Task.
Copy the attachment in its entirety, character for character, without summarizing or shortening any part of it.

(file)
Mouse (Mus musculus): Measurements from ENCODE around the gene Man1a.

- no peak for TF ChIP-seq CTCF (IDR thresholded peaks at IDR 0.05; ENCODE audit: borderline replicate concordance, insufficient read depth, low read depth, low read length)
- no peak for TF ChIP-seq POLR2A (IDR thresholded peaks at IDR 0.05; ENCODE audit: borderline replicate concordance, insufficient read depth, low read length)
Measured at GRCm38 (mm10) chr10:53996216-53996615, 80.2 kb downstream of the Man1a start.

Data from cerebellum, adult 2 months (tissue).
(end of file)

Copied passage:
Mouse (Mus musculus): Measurements from ENCODE around the gene Man1a.

- no peak for TF ChIP-seq CTCF (IDR thresholded peaks at IDR 0.05; ENCODE audit: borderline replicate concordance, insufficient read depth, low read depth, low read length)
- no peak for TF ChIP-seq POLR2A (IDR thresholded peaks at IDR 0.05; ENCODE audit: borderline replicate concordance, insufficient read depth, low read length)
Measured at GRCm38 (mm10) chr10:53996216-53996615, 80.2 kb downstream of the Man1a start.

Data from cerebellum, adult 2 months (tissue).